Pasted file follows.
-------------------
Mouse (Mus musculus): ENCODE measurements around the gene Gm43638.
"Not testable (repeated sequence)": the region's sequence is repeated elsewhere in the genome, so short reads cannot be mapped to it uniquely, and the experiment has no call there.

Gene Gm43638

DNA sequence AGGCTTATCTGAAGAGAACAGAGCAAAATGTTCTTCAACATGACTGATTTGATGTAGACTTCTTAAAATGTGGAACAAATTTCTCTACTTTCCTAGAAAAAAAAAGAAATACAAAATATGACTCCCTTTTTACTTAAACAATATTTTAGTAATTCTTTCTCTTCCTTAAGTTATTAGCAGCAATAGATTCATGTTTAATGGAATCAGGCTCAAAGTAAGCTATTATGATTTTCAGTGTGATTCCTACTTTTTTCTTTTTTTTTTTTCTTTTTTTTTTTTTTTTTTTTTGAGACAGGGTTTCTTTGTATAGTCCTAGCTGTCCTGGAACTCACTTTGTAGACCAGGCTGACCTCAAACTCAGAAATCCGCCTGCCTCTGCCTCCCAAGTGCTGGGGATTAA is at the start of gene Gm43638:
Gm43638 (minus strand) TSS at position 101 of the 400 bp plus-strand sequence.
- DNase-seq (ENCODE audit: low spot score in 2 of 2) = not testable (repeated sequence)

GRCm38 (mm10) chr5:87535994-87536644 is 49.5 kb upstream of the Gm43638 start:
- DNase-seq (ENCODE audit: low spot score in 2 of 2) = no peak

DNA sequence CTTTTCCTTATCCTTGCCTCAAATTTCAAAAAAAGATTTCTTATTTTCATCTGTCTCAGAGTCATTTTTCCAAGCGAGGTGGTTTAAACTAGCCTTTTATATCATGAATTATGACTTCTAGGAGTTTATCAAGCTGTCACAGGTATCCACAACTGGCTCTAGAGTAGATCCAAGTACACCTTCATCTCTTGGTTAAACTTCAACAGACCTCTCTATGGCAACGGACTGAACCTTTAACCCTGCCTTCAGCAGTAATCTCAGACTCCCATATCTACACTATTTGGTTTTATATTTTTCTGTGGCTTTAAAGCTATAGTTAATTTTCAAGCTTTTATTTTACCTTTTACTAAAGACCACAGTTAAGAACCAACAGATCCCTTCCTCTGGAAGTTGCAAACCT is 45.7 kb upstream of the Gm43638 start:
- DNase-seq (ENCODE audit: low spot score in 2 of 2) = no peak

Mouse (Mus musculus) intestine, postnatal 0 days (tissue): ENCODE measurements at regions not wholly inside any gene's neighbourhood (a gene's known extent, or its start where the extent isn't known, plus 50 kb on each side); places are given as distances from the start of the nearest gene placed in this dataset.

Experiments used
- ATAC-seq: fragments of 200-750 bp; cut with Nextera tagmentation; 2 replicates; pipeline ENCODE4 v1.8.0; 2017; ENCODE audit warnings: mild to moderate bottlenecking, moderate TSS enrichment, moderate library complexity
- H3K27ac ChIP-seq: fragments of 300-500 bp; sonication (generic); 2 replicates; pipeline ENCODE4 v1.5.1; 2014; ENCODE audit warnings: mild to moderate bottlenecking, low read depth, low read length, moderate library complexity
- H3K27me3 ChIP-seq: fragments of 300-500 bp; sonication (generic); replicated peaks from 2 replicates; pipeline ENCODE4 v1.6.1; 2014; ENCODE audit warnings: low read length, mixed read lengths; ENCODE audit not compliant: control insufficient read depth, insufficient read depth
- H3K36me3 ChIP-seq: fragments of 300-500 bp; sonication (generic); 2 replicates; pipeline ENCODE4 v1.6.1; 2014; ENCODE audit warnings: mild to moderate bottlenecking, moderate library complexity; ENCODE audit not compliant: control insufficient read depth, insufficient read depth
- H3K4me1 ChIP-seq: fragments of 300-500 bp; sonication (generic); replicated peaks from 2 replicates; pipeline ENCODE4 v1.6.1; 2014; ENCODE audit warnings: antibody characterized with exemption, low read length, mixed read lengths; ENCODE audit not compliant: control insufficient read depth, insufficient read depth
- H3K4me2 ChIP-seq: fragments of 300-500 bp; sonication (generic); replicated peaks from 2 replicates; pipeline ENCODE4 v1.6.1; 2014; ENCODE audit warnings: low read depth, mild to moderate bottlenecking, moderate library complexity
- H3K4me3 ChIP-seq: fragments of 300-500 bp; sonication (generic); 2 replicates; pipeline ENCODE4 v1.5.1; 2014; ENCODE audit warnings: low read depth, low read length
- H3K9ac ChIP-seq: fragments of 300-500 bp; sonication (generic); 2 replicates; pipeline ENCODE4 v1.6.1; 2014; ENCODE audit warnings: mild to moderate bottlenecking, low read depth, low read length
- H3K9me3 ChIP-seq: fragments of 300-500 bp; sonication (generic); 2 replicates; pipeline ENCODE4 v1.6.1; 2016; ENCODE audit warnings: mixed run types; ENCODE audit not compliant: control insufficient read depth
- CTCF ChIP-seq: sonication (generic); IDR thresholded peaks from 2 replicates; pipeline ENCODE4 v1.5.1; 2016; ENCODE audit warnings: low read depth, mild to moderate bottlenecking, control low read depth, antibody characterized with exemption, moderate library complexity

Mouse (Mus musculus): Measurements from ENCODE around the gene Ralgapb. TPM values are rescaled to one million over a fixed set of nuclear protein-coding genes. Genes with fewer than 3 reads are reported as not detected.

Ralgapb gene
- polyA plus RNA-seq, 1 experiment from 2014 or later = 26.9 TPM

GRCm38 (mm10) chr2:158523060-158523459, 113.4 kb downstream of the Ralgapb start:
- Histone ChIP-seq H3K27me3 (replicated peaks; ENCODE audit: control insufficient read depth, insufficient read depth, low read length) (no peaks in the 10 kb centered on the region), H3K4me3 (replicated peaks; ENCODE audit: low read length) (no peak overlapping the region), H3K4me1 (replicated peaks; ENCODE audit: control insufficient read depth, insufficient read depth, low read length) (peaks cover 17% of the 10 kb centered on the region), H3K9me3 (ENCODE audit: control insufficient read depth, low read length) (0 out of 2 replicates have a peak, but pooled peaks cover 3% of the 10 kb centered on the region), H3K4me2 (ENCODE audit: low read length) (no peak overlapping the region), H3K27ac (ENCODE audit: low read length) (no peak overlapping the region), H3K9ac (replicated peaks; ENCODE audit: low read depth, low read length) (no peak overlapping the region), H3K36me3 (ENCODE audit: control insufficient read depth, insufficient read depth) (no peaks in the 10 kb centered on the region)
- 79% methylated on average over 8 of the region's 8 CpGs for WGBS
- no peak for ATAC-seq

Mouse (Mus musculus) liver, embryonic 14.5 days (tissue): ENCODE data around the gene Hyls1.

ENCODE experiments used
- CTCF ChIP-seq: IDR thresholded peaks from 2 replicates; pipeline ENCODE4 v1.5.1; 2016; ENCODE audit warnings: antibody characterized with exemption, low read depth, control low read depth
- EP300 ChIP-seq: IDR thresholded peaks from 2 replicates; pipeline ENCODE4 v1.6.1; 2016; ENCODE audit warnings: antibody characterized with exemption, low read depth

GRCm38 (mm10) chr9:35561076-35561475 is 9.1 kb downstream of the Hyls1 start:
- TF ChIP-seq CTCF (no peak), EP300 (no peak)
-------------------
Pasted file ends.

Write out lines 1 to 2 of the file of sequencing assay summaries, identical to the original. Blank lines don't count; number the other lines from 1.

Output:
Mouse (Mus musculus): ENCODE measurements around the gene Gm43638.
"Not testable (repeated sequence)": the region's sequence is repeated elsewhere in the genome, so short reads cannot be mapped to it uniquely, and the experiment has no call there.